In last week’s editorial, Walter Nicklin asks plaintively what we can do in response to earth’s degradation. “Don’t we have some kind of obligation to do more than simply observing?”
The short answer — indeed the only answer — is yes.
We are the most blessed of all generations. Through our appetites and ingenuity, we have wrested and drained earth’s million-year-old storehouses. It is our generation that devised ways to drag the seas with nets, harvest whole forests of trees, blast black fuel out of the deep fissures of the earth. And it is our generation that determined it was not only possible but right to do so. Ceaselessly. That is something that had never been done before, and, given the depletion of these resources, will never be possible again.
We know now what we did not think possible 100 years ago: The earth has limits that people can overrun. And we are there. The continued extent of our flagrant consumption assures future generations that they will not be able to live as we do. No length of net can dredge fish from empty seas, no amount of drilling can bring oil from empty wells and no amount of fertilizers can replace thousands of years of topsoil. Choosing to live sustainably, therefore, is not just a political or tactical issue. It is overwhelmingly a moral one.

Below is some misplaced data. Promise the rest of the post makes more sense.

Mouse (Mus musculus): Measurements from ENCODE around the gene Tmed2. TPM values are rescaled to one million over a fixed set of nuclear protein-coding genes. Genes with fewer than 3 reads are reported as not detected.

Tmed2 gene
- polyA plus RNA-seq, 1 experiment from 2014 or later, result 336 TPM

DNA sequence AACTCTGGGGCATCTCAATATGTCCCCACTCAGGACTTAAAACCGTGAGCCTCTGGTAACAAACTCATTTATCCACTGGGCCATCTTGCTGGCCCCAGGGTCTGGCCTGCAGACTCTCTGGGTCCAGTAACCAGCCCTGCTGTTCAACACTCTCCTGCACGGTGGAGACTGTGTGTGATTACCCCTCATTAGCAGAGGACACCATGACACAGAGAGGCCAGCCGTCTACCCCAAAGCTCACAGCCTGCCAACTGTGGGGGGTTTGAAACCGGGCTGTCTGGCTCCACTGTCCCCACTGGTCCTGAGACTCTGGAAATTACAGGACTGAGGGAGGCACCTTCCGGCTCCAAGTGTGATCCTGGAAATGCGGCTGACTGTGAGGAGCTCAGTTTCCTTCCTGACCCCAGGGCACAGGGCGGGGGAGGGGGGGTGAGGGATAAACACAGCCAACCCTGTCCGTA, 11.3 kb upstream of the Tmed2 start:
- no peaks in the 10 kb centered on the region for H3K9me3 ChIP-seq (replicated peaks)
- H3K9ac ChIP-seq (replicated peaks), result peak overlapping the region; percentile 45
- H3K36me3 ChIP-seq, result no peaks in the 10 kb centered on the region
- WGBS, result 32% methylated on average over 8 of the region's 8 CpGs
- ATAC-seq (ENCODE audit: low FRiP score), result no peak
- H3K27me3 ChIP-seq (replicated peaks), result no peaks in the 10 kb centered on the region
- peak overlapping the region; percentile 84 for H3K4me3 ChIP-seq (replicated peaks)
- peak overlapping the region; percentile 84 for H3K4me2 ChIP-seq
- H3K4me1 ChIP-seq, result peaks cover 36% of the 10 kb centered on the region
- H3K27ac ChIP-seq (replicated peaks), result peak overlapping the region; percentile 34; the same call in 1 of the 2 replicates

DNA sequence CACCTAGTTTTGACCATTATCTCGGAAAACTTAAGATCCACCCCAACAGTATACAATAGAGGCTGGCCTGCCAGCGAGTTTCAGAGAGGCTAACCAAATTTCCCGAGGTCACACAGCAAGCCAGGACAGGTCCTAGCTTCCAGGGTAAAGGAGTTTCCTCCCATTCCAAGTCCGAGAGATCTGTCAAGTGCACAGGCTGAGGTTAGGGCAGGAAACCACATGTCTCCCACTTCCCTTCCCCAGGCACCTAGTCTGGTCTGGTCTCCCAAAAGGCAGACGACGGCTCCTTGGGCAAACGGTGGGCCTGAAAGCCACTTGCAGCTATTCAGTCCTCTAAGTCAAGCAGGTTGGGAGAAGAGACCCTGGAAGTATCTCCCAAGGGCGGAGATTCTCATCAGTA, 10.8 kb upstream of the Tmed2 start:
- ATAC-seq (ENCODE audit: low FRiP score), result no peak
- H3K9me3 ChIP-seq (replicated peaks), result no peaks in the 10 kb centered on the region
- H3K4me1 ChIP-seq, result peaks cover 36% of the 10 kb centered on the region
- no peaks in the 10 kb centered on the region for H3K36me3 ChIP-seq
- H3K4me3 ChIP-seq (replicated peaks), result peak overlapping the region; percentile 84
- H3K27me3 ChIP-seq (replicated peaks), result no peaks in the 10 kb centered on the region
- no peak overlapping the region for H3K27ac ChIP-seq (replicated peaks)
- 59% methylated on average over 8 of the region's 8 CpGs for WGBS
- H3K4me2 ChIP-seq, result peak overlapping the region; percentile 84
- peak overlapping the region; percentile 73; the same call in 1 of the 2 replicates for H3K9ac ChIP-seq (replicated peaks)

So what should we do? Ideally, as individuals and a society, we would pass every decision we make through the filter of sustainability. That is, we would ask ourselves if this purchase, this trip, this food, this task, this design, this creation, this appliance, this act, this vote, this system, this economy is in service to the health of the earth, and the generations yet to come. If the answer is no, then we must ask ourselves what we should do instead. And then, as much as we can — not as much as is convenient — we must act in accordance with what that demands.
Nina Beth Cardin